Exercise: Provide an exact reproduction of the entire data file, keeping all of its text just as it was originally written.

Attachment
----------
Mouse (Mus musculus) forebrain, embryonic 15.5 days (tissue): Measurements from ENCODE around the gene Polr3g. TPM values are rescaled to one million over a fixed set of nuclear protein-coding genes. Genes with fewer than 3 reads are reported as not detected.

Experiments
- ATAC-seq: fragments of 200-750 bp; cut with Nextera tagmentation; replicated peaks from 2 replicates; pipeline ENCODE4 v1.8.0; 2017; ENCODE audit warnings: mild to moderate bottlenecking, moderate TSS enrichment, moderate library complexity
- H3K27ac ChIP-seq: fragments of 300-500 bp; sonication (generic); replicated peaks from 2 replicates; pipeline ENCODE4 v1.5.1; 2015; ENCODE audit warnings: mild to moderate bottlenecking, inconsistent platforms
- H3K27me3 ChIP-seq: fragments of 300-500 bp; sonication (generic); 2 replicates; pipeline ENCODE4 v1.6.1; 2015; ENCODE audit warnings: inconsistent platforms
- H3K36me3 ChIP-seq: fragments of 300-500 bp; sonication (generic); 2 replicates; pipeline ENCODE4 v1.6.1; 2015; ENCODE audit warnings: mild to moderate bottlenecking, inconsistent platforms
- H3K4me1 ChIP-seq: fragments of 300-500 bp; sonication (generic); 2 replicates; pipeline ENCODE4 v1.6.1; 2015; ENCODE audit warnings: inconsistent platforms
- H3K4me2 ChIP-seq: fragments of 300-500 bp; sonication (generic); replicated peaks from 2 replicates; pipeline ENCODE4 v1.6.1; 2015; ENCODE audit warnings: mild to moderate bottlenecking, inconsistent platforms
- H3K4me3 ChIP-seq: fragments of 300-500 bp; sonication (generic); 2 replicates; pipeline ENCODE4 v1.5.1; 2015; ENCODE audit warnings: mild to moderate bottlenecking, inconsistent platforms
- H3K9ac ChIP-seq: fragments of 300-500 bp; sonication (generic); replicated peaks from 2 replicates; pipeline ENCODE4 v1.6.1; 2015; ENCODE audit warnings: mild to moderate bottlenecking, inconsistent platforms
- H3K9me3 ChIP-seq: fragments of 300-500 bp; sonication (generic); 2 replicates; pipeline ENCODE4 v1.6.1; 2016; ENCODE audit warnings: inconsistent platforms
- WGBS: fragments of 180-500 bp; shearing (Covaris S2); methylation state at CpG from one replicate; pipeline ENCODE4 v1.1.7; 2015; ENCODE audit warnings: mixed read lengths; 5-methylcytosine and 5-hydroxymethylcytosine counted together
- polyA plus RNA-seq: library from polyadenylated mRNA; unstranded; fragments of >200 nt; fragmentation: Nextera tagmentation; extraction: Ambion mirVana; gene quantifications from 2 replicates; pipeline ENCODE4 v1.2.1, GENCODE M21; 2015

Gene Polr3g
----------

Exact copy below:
Mouse (Mus musculus) forebrain, embryonic 15.5 days (tissue): Measurements from ENCODE around the gene Polr3g. TPM values are rescaled to one million over a fixed set of nuclear protein-coding genes. Genes with fewer than 3 reads are reported as not detected.

Experiments
- ATAC-seq: fragments of 200-750 bp; cut with Nextera tagmentation; replicated peaks from 2 replicates; pipeline ENCODE4 v1.8.0; 2017; ENCODE audit warnings: mild to moderate bottlenecking, moderate TSS enrichment, moderate library complexity
- H3K27ac ChIP-seq: fragments of 300-500 bp; sonication (generic); replicated peaks from 2 replicates; pipeline ENCODE4 v1.5.1; 2015; ENCODE audit warnings: mild to moderate bottlenecking, inconsistent platforms
- H3K27me3 ChIP-seq: fragments of 300-500 bp; sonication (generic); 2 replicates; pipeline ENCODE4 v1.6.1; 2015; ENCODE audit warnings: inconsistent platforms
- H3K36me3 ChIP-seq: fragments of 300-500 bp; sonication (generic); 2 replicates; pipeline ENCODE4 v1.6.1; 2015; ENCODE audit warnings: mild to moderate bottlenecking, inconsistent platforms
- H3K4me1 ChIP-seq: fragments of 300-500 bp; sonication (generic); 2 replicates; pipeline ENCODE4 v1.6.1; 2015; ENCODE audit warnings: inconsistent platforms
- H3K4me2 ChIP-seq: fragments of 300-500 bp; sonication (generic); replicated peaks from 2 replicates; pipeline ENCODE4 v1.6.1; 2015; ENCODE audit warnings: mild to moderate bottlenecking, inconsistent platforms
- H3K4me3 ChIP-seq: fragments of 300-500 bp; sonication (generic); 2 replicates; pipeline ENCODE4 v1.5.1; 2015; ENCODE audit warnings: mild to moderate bottlenecking, inconsistent platforms
- H3K9ac ChIP-seq: fragments of 300-500 bp; sonication (generic); replicated peaks from 2 replicates; pipeline ENCODE4 v1.6.1; 2015; ENCODE audit warnings: mild to moderate bottlenecking, inconsistent platforms
- H3K9me3 ChIP-seq: fragments of 300-500 bp; sonication (generic); 2 replicates; pipeline ENCODE4 v1.6.1; 2016; ENCODE audit warnings: inconsistent platforms
- WGBS: fragments of 180-500 bp; shearing (Covaris S2); methylation state at CpG from one replicate; pipeline ENCODE4 v1.1.7; 2015; ENCODE audit warnings: mixed read lengths; 5-methylcytosine and 5-hydroxymethylcytosine counted together
- polyA plus RNA-seq: library from polyadenylated mRNA; unstranded; fragments of >200 nt; fragmentation: Nextera tagmentation; extraction: Ambion mirVana; gene quantifications from 2 replicates; pipeline ENCODE4 v1.2.1, GENCODE M21; 2015

Gene Polr3g